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Mia

Posted on • Originally published at picolisp-explored.com

# Learning Pilog - 2: Facts, Rules, Queries

This post follows the tutorial from "Learn Prolog Now!", Chapter 1.

The goal of this post is to introduce the basic concept and syntax of Pilog and to write some first small programs.

### The Knowledge Base

In imperative programming, the programmer literally tells the computer what to do step by step. In logical programming it works differently: The programmer writes everything they know into a file and then creates a query on it. The program then deducts logically from the given facts if a statement can be true or false. The file with all the known facts is called the knowledge base.

The knowledge base contains facts and rules. We can work with them by using queries. Facts, rules and queries are clauses. Let's see how they can look like.

### Facts

Facts are used to state that things are unconditionally true. For example, let's write the following statements in Pilog (you can start the REPL with `pil +`):

``````: (be likes (John Susie))                   # John likes Susie
: (be likes (@X Susie))                      # Everyone likes Susie
: (be likes (John @Y))                       # John likes everybody
``````

`John` and `Susie` are constants, `likes` is a predicate. Constants can start with an uppercase or lowercase letters (unlike in Prolog, where constants need be lowercase).

On the other hand, `@X` and `@Y` are variables. All variables start with an `@` symbol.

### Rules

Rules state things that are conditionally true depending on the given rules.

``````# X and Y are friends if they like each other
(be friends (@X @Y)
(likes @X @Y)
(likes @Y @X) )

# X hates Y if X does not like Y.
(be hates (@X @Y)
(not (likes @X @Y)) )

# X and Y are enemies if they don't like each other.
(be enemies (@X @Y)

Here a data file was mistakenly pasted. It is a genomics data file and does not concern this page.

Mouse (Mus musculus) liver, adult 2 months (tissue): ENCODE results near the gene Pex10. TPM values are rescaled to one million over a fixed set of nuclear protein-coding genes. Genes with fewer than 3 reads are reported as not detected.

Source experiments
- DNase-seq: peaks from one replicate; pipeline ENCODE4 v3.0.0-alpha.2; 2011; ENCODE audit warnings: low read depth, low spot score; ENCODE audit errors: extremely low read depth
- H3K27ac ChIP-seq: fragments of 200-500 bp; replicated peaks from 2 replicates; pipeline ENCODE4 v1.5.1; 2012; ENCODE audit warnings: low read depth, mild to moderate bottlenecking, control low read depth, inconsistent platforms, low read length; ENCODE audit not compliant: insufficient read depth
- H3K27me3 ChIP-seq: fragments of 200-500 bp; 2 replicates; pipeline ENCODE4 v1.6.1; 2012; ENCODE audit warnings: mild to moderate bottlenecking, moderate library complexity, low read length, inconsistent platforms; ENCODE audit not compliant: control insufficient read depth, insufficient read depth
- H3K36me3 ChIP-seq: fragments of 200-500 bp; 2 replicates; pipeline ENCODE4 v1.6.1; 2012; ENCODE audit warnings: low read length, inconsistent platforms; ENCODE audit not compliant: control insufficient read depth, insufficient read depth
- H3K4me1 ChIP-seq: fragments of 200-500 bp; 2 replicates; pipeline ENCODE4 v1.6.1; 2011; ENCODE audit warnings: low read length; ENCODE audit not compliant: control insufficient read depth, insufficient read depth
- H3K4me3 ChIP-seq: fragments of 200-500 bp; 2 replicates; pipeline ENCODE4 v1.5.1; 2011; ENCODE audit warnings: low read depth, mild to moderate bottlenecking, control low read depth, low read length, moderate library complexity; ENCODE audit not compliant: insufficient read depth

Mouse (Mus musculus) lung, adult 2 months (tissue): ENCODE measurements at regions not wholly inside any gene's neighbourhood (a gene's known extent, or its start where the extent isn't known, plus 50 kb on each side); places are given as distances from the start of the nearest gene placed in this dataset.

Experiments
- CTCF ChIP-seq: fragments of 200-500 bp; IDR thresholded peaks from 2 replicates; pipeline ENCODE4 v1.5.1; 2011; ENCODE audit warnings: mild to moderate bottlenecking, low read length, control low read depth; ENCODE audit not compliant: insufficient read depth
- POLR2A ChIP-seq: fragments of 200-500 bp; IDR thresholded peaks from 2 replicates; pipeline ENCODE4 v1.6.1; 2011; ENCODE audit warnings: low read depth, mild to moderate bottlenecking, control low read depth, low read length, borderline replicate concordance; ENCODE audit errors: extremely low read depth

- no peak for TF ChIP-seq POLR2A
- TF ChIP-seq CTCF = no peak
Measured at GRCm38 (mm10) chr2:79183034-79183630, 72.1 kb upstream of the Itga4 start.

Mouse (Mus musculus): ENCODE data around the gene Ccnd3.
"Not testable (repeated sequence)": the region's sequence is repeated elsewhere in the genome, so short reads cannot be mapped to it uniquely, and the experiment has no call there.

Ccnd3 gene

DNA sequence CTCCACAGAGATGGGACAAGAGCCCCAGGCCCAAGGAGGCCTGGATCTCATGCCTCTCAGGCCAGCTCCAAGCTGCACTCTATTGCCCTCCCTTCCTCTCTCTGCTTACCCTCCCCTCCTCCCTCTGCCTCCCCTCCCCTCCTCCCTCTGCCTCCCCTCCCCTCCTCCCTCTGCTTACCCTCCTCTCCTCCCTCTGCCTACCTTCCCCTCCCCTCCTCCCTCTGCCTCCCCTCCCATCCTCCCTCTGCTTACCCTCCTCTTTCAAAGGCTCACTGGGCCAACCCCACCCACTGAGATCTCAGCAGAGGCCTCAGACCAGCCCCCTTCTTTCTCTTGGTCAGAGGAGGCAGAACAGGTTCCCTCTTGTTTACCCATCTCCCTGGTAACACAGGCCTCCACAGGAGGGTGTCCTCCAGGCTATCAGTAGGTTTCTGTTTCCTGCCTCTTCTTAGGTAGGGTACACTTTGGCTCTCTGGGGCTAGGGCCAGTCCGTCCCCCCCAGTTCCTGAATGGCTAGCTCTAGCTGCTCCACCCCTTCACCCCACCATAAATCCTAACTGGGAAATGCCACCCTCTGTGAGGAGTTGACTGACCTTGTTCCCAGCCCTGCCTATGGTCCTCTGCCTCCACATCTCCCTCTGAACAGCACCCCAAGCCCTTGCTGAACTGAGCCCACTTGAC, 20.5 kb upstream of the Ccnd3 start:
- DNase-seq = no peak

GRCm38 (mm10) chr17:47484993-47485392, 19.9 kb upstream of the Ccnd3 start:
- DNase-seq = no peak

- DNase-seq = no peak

(not (likes @X @Y))
(not (likes @Y @X)) )
``````

Let's call the predicate names with the dependencies `friends (@X @Y)` the "left side" and the following statements the "right side" of a clause (this terminology comes from the mathematical notation of logic terms).

We can read the rules as: If the left side is true, then the right side is true. This notation is called a Horn clause. In Horn clause logic, the left hand side of the clause is the conclusion, and must be a single positive literal. The right hand side contains the premises.

In boolean logic, statements can be linked with `and` or `or`. The "and" is expressed by two consecutive statements in Pilog (see examples), the "or" using the `or` function. The negation of a statement is `not`.

### Creating the knowledge base

Now let's write the following statements into a file called `friends.l`.

``````(be likes (John Susie))
(be likes (John Pizza))
(be likes (Susie John))

(be friends (@X @Y)
(likes @X @Y)
(likes @Y @X) )

(be hates (@X @Y)
(not (likes @X @Y)) )

(be enemies (@X @Y)
(not (likes @X @Y))
(not (likes @Y @X)) )
``````

We have six clauses: three facts and three rules. This is our knowledge base. Let's open it in PicoLisp:

``````\$ pil friends.l +
``````

Now we can run queries no our knowledge base.

### Running queries

We can run interactive queries in the REPL with `?`:

``````: (? (likes John Susie))
-> T
: (? (friends John Susie))
-> T
``````

Susie and John are friends because they mutually like each other.

Now let's try to query for something where we don't have any information about.

``````: (? (likes Susie Pizza))
-> NIL
? (? (not (likes Susie Pizza)))
-> T
``````

As you can see in the following example, if something cannot be proven correct, then Pilog/Prolog conclude that it is wrong. This is called strong negation. See the following example:

``````: (? (enemies Susie Pizza))
-> T
``````

We don't know if Susie likes Pizza, and we also don't know if the Pizza likes Susie. Therefore the logical deduction concludes they must be enemies.

This is probably not what we intended. There are alternative ways to define weak negation (if something cannot be proven false, it is correct)
that we will talk about in a later post. For the moment, keep in mind that anything not defined is considered as `NIL`.

### Working with variables

Now let's write a more interesting one. Let's ask Pilog to return everything that John likes. This "everything" will be represented by a variable in our query. Pilog recognizes variables by the `@` symbol at the beginning.

``````: (? (likes John @X))
@X=Susie
``````

John likes Susie: In other word, we can say that the term `(likes John @X)` unifies with the term `(likes John Susie)` with `(@X = Susie)`. If we now press `<Enter>`, we will get additional results:

``````: (? (likes John @X))
@X=Susie
@X=Pizza
-> NIL
``````

What if we ask for predicates that are not defined in the knowledge base?

``````: (? (love John Susie))
-> NIL
``````

The query returns `NIL`. Similarly when the number of arguments is not matching to the defined predicate:

``````: (? (likes John Susie Pizza))
-> NIL
``````

So everything we haven't defined is simply `NIL` (note that this is different to Prolog where we would receive errors for these cases).

With this, we have already covered the basic Pilog syntax. In the next post we will see how the unification and proof search process actually works.

The `friends.l` file can be found here.